A recipe for success

Local bakery celebrates 65 years

Lincoln Bakery owner Joe Porco took over the business from father-in-law Andy Slezak in 1990. The bakery was established in 1945. Photo by Tom Steiner for The Citizen

A celebration tomorrow on Lincoln Avenue will go far beyond simply marking the 65th anniversary of Bellevue’s oldest family business.

It also will commemorate an “American-as-apple-pie” recipe for success, as baked up by Lincoln Bakery owner Joe Porco, who purchased the business from his father-in-law, Andy Slezak, in 1990.

The recipe that has worked so well for him throughout the decades? Lots of hard work, quality service and products, dedicated employees and loyal customers.

Lincoln had already been established for 10 years when Slezak purchased it in 1945.

“The bakery was my wife’s father’s place. I was going to school to be a hairdresser and I worked here part-time. I graduated from school and got my license, but I never used it. I liked it here and I stayed,” Joe said while on break from baking duties.

Bellevue has changed in many ways -- more banks these days than grocery stores, just the opposite of when Lincoln opened -- but the bakery has outlasted its long-gone competitors, Barkus, Sugar ‘n Spice, Queen Anne in Bellevue, Mandls in Avalon, in part, Joe believes, because of the constant dedication to high standards in his baking.

“We still make everything from scratch. We use no bag mixes or anything pre-made.”

Along with the hard work has been the perseverance to keep the business going.

“We’ve made it through some tough times. You can’t just jump ship if things go bad.”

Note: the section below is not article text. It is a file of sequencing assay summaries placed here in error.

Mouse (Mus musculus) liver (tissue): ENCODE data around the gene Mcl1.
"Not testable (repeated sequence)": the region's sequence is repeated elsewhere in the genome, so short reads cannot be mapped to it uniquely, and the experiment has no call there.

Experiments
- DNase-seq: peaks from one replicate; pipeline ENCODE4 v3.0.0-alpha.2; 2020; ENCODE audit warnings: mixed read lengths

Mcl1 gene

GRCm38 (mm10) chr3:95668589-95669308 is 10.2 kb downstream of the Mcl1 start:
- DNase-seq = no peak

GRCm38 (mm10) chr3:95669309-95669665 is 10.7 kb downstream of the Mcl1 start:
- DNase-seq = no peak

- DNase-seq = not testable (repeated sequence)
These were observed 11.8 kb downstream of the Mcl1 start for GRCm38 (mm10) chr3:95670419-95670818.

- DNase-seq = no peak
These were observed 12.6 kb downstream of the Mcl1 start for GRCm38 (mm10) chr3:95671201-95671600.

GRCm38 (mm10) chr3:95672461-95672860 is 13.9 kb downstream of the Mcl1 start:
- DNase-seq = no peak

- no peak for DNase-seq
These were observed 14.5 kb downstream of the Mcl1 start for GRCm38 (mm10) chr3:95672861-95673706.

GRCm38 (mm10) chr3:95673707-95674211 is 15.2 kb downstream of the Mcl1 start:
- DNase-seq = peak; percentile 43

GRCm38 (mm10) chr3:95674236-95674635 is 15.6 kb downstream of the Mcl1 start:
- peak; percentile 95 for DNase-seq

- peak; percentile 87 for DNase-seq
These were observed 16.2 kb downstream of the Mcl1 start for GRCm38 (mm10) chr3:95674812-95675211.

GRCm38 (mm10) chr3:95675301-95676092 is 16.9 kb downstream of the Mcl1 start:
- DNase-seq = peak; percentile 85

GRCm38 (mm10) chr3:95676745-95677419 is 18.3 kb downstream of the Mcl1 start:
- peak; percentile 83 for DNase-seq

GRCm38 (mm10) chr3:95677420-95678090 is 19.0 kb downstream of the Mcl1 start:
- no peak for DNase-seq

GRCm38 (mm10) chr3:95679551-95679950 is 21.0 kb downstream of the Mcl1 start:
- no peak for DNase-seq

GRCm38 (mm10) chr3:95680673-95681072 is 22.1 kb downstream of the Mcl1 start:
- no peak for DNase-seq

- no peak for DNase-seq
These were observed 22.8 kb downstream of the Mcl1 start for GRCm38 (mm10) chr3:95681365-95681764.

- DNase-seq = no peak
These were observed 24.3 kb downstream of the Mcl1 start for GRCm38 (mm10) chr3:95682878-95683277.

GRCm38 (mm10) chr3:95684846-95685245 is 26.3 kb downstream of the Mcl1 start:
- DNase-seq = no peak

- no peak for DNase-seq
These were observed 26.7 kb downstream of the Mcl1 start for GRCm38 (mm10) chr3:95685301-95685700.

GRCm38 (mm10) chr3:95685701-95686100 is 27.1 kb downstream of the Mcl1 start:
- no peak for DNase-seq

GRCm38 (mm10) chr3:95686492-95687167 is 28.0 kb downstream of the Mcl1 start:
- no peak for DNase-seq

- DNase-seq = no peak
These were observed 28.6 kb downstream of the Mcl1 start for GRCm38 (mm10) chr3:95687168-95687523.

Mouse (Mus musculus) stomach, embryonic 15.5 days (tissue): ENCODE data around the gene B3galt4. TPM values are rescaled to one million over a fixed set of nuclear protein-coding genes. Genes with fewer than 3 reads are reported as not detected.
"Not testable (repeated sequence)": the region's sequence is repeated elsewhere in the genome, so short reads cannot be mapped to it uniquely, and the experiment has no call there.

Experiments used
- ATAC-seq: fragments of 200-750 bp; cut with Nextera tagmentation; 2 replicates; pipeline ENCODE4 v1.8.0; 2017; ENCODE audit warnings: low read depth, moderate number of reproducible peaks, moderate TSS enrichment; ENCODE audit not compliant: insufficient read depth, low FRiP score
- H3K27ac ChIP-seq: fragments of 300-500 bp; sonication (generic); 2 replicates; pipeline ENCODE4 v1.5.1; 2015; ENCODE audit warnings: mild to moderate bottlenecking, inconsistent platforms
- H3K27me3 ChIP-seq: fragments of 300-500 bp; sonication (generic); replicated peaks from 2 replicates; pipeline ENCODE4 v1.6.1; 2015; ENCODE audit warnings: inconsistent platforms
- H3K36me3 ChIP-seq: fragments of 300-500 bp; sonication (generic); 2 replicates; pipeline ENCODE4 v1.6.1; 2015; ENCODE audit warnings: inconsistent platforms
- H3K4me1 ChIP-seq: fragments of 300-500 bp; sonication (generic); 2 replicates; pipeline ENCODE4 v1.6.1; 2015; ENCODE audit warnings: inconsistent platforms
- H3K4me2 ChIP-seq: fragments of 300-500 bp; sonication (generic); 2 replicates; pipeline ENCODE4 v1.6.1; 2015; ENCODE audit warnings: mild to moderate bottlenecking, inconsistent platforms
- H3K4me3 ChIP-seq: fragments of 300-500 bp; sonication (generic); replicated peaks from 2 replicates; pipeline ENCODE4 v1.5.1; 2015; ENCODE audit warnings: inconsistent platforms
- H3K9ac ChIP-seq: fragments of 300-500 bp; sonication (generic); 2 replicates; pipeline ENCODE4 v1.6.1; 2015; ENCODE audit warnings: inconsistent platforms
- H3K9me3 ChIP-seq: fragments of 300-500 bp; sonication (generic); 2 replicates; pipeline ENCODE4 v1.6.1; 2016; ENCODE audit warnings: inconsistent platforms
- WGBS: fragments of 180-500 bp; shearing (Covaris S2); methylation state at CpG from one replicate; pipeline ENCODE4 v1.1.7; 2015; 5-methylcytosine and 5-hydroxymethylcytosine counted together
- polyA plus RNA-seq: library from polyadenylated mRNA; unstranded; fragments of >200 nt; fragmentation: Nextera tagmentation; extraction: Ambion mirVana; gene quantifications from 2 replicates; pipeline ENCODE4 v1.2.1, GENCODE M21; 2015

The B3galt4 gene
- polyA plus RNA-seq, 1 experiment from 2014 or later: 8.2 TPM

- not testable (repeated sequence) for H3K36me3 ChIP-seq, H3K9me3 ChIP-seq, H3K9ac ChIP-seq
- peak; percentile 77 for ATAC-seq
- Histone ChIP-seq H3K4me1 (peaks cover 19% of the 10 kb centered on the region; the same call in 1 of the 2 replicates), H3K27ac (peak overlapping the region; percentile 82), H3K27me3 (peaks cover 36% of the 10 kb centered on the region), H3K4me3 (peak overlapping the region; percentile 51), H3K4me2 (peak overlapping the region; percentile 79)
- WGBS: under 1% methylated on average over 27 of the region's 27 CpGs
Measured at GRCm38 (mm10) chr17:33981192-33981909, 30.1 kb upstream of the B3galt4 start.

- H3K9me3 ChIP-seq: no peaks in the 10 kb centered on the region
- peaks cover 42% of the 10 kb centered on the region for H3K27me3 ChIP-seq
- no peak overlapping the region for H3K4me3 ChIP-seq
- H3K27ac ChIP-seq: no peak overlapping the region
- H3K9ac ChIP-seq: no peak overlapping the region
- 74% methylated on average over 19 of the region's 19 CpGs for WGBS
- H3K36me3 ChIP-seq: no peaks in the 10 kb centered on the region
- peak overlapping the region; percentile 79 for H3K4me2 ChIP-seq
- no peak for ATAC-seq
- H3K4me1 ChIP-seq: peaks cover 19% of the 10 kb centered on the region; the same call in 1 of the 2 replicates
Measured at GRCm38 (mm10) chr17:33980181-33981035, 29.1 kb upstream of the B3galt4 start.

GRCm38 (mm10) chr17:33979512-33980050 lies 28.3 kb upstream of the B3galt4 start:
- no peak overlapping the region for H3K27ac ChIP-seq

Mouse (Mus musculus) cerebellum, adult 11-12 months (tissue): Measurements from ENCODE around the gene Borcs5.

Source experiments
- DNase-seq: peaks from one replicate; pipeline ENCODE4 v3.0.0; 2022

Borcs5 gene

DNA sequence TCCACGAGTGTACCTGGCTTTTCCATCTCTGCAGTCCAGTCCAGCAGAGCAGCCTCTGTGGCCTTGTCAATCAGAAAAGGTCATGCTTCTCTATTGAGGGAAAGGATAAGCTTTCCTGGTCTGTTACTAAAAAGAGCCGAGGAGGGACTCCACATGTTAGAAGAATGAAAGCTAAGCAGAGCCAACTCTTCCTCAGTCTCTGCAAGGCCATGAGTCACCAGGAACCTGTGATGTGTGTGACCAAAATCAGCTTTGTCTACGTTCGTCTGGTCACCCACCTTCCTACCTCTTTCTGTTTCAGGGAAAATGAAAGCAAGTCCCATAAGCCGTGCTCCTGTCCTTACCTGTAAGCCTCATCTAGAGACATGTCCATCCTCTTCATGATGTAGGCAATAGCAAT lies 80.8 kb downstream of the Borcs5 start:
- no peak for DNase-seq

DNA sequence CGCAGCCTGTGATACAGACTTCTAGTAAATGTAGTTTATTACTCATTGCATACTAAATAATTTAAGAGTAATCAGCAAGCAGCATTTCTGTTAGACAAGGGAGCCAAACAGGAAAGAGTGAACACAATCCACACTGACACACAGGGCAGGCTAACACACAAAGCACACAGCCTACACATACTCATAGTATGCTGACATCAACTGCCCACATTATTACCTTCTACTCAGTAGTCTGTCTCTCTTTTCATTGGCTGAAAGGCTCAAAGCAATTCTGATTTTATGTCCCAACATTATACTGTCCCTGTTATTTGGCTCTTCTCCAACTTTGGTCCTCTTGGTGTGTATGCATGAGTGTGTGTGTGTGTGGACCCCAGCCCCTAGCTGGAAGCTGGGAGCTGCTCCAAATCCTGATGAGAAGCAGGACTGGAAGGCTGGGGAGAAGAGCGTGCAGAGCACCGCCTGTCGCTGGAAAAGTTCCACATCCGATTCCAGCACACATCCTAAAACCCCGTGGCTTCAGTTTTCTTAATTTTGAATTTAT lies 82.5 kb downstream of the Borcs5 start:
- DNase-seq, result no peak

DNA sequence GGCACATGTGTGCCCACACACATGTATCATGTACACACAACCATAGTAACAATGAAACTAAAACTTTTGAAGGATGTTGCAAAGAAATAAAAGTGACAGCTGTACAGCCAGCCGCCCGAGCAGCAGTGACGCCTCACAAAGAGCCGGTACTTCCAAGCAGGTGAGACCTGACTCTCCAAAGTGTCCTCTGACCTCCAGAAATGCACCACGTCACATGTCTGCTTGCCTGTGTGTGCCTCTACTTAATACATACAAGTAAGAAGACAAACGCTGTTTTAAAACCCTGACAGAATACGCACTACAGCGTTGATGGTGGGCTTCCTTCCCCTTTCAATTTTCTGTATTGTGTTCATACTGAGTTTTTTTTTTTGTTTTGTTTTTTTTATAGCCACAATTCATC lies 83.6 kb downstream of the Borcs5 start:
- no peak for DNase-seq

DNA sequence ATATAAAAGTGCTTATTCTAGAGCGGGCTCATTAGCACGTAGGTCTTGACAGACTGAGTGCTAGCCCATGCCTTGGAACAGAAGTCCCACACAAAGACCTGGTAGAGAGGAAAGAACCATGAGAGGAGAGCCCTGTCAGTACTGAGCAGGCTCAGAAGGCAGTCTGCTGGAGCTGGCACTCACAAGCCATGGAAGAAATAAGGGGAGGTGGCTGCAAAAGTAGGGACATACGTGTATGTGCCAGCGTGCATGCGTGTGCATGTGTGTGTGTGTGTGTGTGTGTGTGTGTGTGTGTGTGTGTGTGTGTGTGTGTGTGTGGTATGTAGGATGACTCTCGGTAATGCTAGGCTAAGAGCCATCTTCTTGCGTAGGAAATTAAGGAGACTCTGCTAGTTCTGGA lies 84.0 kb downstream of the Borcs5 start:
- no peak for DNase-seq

Joe said that he also has been fortunate to have good employees, but that the icing on the cake (so to speak) has been his customers. “We have wonderful, loyal customers. Without them, we wouldn’t be here.”

Joe’s six-days-per week routine begins at 6:30 each morning and ends -- at earliest -- at 4 in the afternoon.

While the bakery has a steady flow of walk-in customers, it has developed a large cake business, serving between 12 and 17 wedding cakes per week during the May-October season. Save the calculating time: That would be about 350 cakes.

In addition to the cake itself, Joe said, “We’re noted for the French butter-cream icing that we have created. It is not ‘gritty’ sweet icing used by some. Ours is a very smooth icing.”

One of his July wedding cakes was for Abby Stewart, daughter of Heidi Stewart who moved with her family to Emsworth in 1969 and now lives in Franklin Park. Heidi spares no words in her praise of Lincoln.

“We have their cakes for birthdays (mine, my parents’, my husband’s, my children’s, my grandsons’, my mother-father-brothers-in-laws’), high school graduations (mine, my children’s, and hopefully in future, my grandchildren’s), college graduations (mine, my children’s and hopefully in the future, my grandchildren’s), law school graduation (mine), weddings (mine and my two daughters’ so far – a son to go!) baby blessings (my two grandsons’), bridal showers (my two daughters’), baby shower (for my first grandson…”